A not-so recent report indicates that Microsoft’s Edge web browser may be leaking web browsing data of the browser’s private browsing mode locally.
The researcher’s investigation of locally stored data by Microsoft’s Edge browser came to the conclusion that the browser is storing private browsing data in a local database even after the session is ended.
According to the report, Edge reveals websites visited in private mode in the browser’s WebCache file.
Previous investigations of the browser have resulted in revealing that websites visited in private mode are also stored in the browser’s WebCache file.
The WebCache file is located under the user directory, precisely here:
Please replace user_name with the name of the user account that you are using on the Windows 10 computer.
It is interesting to note that Edge seems to share the browsing history cache file with Internet Explorer, and also with versions of those browsers on other devices if the same Microsoft Account is being used to sign in to the machines.
Obviously, Edge should not leave any data traces behind after the user exits private mode., and that is something that Microsoft needs to address.
On the other hand, it is not as if private modes are offering full protection against information leaks, considering that information may still remain available locally and also remotely after a user exits the session.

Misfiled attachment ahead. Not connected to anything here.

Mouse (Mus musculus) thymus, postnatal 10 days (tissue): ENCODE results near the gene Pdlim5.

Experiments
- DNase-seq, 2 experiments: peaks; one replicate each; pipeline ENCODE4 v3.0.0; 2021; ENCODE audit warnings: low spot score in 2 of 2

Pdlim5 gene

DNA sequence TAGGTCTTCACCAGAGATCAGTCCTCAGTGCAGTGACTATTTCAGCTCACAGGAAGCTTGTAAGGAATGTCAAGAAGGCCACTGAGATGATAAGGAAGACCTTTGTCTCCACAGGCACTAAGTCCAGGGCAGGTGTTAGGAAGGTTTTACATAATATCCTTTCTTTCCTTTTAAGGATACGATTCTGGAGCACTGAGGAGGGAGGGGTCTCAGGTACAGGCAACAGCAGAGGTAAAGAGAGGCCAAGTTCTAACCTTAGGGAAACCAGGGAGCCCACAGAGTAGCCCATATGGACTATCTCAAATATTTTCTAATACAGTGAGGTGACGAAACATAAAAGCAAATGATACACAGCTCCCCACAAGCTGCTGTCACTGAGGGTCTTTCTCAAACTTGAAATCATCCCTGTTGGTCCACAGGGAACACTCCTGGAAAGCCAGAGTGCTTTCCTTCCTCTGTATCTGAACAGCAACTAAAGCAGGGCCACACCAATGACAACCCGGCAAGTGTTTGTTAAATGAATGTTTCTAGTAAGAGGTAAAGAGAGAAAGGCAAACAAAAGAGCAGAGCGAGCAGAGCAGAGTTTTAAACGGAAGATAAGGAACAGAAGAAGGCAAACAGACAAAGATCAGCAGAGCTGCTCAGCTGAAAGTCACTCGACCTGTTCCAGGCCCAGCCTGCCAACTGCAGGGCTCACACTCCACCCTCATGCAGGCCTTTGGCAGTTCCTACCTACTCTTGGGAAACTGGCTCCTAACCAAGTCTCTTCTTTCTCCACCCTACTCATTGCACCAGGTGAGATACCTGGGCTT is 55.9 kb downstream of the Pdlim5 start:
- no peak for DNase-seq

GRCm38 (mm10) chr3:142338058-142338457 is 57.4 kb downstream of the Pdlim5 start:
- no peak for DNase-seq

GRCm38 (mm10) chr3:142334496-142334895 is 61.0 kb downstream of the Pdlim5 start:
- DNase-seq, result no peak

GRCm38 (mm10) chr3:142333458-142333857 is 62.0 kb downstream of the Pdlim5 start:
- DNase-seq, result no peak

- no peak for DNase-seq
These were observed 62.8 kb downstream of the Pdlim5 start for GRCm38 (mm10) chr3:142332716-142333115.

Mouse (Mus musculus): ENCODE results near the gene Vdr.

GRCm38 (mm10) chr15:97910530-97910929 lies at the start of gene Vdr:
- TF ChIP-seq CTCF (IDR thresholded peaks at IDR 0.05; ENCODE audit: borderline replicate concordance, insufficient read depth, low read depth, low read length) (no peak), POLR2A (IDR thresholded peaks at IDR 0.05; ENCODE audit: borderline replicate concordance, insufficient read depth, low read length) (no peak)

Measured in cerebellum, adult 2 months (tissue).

A common issue is the DNS Cache for instance, which may reveal information about hostname look ups in private browsing mode.
In addition, if an attacker gets access to a computer locally, other possibilities become available that are way scarier than leaking which sites a user may have visited in private browsing mode.
Edge’s main issue at this point is that it does not provide users with options to clear the browsing data completely on exit or start of the browser.
This leaves third-party solutions like CCleaner which can be used to clear all browsing data or a selection automatically, for instance when the system is shut down.
Microsoft is working on Edge as part of Windows 10 and it is likely that options will become available in the future. Another possibility is that extensions may fill feature gaps, but it is still unclear when Microsoft will make them available in first Insider Preview builds and stable builds of Windows 10.
For now, the best bet is to use CCleaner, a manual solution to delete the file regularly, or another browser.
Edge is not the only browser that reportedly leaks private browsing information. Google’s Chrome browser too leaked information in the recent past.